Pop culture obsessives writing for the pop culture obsessed.
We may earn a commission from links on this page


We may earn a commission from links on this page.

For a brief period in the early '70s, the Zodiac killings transfixed the Bay Area, in large part because the killer used the media to hold the city hostage, forcing newspapers to run cryptic puzzles under the threat of further violence. But Zodiac, David Fincher's masterful procedural about the elusive case, resonates at least as much for depicting what happened in the years after the murders faded from the public consciousness. A sort of flipside to Fincher's Seven, which pulsed with the urgent need to catch a killer before he reached endgame, Zodiac is about what happens after a case goes cold and only a dedicated few remain to follow a trail that grows murkier by the day. An obsessive movie about the nature of obsession, it stays in perfect step with the men who chased these phantom leads, not so much because they felt some noble connection to the victims, but because they simply couldn't leave a puzzle unsolved.


Every bit the movie The Black Dahlia should have been—it comes as no surprise that Fincher was originally slated to bring that similarly infamous case to the screen—Zodiac follows the events in strict chronology, without imposing an artificial structure. This daring conceit risks shapelessness, but makes the passage of time more devastating, as datelines separated by days or weeks extend to full years while the case lies fallow. Not long after the Zodiac's first double murder on July 4, 1969, three men are drawn into the mystery: Robert Graysmith (Jake Gyllenhaal), an editorial cartoonist for the San Francisco Chronicle who would later write a bestseller on the killings; Paul Avery (Robert Downey, Jr.), a Chronicle reporter whose articles made him a Zodiac target; and hard-nosed homicide inspector David Toschi (Mark Ruffalo).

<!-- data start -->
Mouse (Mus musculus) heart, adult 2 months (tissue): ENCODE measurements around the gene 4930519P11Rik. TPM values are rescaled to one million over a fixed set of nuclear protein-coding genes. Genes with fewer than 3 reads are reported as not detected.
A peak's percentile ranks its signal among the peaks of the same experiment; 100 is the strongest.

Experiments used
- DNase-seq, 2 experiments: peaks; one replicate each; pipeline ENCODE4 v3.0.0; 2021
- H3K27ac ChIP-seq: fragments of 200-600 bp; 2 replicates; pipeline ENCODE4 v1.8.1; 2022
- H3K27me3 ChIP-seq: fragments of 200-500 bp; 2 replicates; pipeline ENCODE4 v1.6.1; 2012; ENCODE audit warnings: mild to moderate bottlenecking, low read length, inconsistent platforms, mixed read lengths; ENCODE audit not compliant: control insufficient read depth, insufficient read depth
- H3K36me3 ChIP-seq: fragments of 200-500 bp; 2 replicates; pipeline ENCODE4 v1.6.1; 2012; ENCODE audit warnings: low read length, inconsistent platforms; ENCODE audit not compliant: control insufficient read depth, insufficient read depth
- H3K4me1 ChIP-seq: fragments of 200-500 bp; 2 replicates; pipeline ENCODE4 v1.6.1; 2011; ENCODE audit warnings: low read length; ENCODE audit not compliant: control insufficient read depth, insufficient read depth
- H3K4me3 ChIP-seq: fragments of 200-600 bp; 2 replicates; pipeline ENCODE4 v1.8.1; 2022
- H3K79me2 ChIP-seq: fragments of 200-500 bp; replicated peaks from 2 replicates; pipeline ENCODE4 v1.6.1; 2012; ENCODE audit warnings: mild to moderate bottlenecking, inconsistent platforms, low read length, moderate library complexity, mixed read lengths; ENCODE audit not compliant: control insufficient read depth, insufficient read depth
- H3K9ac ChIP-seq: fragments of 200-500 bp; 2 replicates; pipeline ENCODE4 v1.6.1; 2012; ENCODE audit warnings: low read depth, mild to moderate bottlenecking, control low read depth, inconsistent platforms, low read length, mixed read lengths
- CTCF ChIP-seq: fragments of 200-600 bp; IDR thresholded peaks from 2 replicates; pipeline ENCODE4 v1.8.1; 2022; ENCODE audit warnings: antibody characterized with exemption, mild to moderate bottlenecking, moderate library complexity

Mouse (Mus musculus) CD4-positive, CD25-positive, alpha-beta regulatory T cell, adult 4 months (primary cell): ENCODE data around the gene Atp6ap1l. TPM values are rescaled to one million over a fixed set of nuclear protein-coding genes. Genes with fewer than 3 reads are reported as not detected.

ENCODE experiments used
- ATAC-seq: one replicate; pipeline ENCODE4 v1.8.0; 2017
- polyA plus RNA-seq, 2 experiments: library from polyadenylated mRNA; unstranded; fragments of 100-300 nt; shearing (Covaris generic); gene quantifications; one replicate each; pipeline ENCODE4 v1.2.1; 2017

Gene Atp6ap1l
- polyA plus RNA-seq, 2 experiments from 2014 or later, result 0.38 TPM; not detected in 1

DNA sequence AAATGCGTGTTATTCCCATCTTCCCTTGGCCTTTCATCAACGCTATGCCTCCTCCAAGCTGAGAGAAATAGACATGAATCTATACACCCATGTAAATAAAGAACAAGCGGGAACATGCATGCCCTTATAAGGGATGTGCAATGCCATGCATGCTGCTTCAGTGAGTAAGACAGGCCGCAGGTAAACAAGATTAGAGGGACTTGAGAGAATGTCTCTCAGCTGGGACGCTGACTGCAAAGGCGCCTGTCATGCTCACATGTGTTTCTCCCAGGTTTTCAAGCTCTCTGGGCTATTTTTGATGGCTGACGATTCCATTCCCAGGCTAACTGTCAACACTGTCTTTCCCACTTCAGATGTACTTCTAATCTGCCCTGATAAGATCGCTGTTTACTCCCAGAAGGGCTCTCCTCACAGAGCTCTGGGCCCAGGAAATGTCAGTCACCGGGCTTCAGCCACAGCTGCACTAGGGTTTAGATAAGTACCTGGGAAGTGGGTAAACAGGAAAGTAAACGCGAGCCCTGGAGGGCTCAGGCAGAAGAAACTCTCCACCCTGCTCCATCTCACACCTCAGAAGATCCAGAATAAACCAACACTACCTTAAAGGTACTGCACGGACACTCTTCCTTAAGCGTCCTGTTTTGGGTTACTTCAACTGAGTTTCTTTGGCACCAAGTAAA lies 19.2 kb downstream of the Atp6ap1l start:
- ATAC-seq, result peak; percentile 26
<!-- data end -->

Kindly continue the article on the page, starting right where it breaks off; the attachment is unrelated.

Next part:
Zodiac has been billed as a departure for the notoriously detailed Fincher, mainly for taking a more subdued tone than previous thrillers like Fight Club and Panic Room, but it also feels like his most personal and accomplished work to date. Aside from Vertigo—forever the touchstone for obsessive Bayside thrillers—the film's nose-to-the-ground diligence most closely resembles All The President's Men, and it's no coincidence that David Shire provides the moody score for both. The key difference is that Zodiac isn't about an investigation into a crime that will powerfully affect the nation, it's about one that eventually loses all relevance to everyone but the few who can't let it go. Following these three men through countless dead ends and red herrings may sound like a perverse endeavor—though Fincher does at least break out one dazzling suspense setpiece—but Zodiac is the rare serial-killer movie in which the psychosis stems as much from the pursuers (and the filmmaker) as the pursued.